Other musical genres of the 90s, like grunge, were disappearing, giving way to big names like Gwen Stefani and Paula Abdel to cycle through the music charts with catchy hooks, steamy music videos and memorable songs about love.
“Understanding media and cultureexplains that the man-made and man-made nature of producing pop stars was the easiest way to appeal to teens and make money fast.
“In the late 1990s, mainstream tastes turned to pop music,” the book said. “A plethora of boy groups, girl groups and pop starlets have emerged, sometimes evolving from gospel choir groups, but more often created by talent scouts. The bands were aggressively marketed to a teenage audience.
While bubblegum pop would eventually cease to exist as a modern and distinct genre, the idea of creating pop stars to target a profitable audience is still used by music producers and talented TV shows like ” The X Factor “and” American Idol “.
’90s bubblegum pop merged with something new and unknown in the early 2000s thanks to Y2K, an era that was once again dominated by attractive women and men making bold and contrived choices with their music. and their fashion.
In The Guardian, the high-tech crop of the year 2000 is described as a new era of limitless possibilities. According to the article, this distinct and short-lived moment “was characterized by a distinct aesthetic period, encapsulating fashion, material design, music and furnishings shining with technological optimism.”
It didn’t take long for music producers to turn to factory-like, mass production of music and music stars.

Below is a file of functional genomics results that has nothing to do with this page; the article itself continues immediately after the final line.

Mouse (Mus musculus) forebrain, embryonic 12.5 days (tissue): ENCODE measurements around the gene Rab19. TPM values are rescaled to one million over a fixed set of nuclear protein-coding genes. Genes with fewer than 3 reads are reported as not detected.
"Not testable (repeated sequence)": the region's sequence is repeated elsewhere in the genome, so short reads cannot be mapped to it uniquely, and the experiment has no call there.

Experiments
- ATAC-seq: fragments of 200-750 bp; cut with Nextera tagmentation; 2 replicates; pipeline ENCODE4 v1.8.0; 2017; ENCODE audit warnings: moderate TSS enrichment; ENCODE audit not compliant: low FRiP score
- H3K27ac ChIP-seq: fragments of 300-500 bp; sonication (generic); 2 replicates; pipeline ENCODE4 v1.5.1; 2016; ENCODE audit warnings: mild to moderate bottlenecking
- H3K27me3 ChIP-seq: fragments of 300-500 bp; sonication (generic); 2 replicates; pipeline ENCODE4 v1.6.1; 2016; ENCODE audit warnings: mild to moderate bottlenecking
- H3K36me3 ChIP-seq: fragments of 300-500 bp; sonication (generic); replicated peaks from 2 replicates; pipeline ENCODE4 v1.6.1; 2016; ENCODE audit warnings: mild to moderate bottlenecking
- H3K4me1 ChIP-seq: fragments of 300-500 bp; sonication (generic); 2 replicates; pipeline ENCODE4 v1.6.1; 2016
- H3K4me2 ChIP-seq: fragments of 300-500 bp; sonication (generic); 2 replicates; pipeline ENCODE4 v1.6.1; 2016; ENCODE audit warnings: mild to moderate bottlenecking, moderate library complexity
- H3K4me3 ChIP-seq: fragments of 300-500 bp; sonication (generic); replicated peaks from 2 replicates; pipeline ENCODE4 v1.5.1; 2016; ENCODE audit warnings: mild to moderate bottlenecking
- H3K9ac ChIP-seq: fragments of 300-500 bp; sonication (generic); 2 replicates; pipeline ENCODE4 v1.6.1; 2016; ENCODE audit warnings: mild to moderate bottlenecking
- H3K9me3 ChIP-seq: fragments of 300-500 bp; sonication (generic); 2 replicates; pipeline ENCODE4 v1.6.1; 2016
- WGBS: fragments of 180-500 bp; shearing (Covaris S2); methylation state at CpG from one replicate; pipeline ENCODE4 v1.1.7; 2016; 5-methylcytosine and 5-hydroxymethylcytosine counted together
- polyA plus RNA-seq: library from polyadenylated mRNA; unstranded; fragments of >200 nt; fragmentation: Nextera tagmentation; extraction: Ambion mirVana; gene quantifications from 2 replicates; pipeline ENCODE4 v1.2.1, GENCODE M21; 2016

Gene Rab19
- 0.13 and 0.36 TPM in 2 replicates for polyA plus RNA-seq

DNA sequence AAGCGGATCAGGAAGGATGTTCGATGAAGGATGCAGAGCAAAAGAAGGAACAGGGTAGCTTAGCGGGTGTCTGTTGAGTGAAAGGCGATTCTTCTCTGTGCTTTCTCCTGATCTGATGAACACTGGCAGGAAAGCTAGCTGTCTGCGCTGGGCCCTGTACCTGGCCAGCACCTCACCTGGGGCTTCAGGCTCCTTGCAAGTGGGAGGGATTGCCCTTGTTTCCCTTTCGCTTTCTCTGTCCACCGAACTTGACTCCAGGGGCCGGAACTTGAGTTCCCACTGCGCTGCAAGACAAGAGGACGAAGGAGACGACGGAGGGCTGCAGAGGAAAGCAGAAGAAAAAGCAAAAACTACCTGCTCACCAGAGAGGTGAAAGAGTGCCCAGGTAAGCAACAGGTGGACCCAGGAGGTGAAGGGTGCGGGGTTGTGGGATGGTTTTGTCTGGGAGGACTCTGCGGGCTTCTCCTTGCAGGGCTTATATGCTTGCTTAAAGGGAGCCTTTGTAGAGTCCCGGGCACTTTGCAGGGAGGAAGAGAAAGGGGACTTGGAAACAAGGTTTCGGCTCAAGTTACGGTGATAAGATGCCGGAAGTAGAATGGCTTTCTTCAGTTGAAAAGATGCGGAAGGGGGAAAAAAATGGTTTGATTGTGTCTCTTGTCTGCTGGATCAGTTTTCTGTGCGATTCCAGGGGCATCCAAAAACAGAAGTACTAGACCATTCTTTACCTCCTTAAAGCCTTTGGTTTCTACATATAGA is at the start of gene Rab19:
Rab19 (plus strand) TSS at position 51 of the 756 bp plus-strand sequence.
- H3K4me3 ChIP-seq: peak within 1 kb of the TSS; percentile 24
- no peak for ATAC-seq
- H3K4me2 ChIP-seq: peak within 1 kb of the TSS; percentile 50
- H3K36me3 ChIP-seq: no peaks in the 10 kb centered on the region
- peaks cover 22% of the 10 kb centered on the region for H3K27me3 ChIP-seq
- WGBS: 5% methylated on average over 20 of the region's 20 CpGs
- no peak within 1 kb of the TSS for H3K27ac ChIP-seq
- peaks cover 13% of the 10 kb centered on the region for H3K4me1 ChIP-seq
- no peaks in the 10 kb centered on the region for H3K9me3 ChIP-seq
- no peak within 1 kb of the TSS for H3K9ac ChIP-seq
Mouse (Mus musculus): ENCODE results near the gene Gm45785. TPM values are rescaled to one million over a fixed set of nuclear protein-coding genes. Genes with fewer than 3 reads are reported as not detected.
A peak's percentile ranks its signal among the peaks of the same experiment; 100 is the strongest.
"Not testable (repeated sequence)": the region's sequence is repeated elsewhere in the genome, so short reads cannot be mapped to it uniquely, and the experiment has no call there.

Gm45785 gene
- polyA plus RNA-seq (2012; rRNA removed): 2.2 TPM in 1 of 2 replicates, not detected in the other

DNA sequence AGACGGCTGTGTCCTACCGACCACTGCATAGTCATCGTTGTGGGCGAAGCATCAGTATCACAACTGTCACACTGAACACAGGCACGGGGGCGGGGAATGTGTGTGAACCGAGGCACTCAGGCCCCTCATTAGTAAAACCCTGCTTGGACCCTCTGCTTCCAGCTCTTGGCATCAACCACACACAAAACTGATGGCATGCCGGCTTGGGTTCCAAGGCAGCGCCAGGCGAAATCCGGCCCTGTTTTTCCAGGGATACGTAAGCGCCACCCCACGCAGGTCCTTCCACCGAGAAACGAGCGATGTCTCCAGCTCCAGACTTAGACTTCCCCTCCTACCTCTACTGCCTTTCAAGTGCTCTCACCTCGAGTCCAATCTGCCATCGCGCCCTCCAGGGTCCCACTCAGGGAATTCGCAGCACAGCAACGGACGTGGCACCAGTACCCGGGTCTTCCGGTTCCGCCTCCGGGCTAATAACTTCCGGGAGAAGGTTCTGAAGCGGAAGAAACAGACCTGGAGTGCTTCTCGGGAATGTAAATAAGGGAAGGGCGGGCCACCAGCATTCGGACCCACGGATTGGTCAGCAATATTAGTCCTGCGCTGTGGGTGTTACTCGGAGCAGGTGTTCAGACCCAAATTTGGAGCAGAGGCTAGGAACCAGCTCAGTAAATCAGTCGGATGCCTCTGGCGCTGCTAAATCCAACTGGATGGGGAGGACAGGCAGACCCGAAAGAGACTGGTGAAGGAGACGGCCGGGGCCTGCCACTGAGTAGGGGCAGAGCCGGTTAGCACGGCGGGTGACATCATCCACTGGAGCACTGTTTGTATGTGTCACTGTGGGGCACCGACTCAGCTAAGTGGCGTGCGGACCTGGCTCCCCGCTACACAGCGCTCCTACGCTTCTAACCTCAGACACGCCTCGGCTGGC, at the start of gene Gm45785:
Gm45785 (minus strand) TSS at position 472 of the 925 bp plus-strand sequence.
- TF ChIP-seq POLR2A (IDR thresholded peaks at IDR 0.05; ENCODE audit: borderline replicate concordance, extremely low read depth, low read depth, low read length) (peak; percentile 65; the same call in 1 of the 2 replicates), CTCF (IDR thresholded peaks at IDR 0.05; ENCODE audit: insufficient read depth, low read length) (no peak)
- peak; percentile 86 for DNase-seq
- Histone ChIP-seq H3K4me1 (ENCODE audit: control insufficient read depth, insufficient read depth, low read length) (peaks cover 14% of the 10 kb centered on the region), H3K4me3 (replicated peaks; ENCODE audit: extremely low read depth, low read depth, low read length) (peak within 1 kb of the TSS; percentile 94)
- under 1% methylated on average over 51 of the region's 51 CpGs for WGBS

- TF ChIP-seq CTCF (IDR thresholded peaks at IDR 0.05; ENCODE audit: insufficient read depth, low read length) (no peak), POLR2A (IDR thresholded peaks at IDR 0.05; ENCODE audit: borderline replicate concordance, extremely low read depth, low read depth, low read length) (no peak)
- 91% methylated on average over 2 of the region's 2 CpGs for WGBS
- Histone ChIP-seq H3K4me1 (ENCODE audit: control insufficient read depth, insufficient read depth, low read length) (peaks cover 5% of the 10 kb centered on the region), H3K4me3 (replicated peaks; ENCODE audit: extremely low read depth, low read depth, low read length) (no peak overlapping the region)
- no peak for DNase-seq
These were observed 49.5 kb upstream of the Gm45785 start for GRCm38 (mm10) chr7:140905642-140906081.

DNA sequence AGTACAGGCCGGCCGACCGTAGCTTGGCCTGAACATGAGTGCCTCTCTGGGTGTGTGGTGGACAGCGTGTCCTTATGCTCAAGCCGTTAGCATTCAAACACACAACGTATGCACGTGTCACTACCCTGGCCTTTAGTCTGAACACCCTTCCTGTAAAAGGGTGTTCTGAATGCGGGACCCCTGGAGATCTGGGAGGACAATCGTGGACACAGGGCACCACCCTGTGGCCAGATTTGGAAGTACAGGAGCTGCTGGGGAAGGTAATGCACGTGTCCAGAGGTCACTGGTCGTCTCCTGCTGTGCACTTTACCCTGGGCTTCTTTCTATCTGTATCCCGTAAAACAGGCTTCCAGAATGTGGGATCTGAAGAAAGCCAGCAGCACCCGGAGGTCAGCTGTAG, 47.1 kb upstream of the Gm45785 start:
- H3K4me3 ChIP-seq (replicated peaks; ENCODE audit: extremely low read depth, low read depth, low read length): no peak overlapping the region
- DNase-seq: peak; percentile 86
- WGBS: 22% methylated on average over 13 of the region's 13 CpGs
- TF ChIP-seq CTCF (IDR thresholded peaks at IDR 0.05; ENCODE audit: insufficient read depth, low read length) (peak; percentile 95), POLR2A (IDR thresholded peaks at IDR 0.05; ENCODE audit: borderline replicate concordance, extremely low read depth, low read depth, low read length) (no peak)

The tech boom of 2000 led to a faster, more connected world, and music had to keep pace; music videos and performances on MTV have become essential to the image and success of an artist.
While artists love Britney spears continued to soar, television spawned several cultural icons of today like Demi Lovato, Miley Cyrus, the Jonas brothers and Selena Gomez thanks to the continued desire of music industry leaders to tap into the younger generation.
The Y2K trend circulated in many European countries before returning to the United States to top the charts. Bands across the sea love Aqua makes waves with “Barbie girl,” while the A * Teens rocked the world with covers of Euro-pop beats and instrumentals.
The heritage of chewing gum
Computerized dubstep and an endless array of studio bells and whistles led to a wide range of pop hits in the 2010s, mixing and matching elements of bubblegum pop, pop rock, alternative pop, and even influences from music from all over the world.
As a result, bubblegum pop has become more of a sentiment or stylistic choice within pop music rather than a separate musical genre.
The legacy and spectacle of bubblegum pop has long traveled overseas, spawning genres like J-pop and K-pop. While many current Western pop groups have gone their separate ways to launch their own solo careers, the band’s format continues to dominate the charts and sold-out stages in Asia.
Music is an endless journey of evolution and experimentation. While it’s not clear where the bubblegum pop legacy will go by the end of the 2020s, its impact on the marketing and music strategies of the pop industry is indisputable.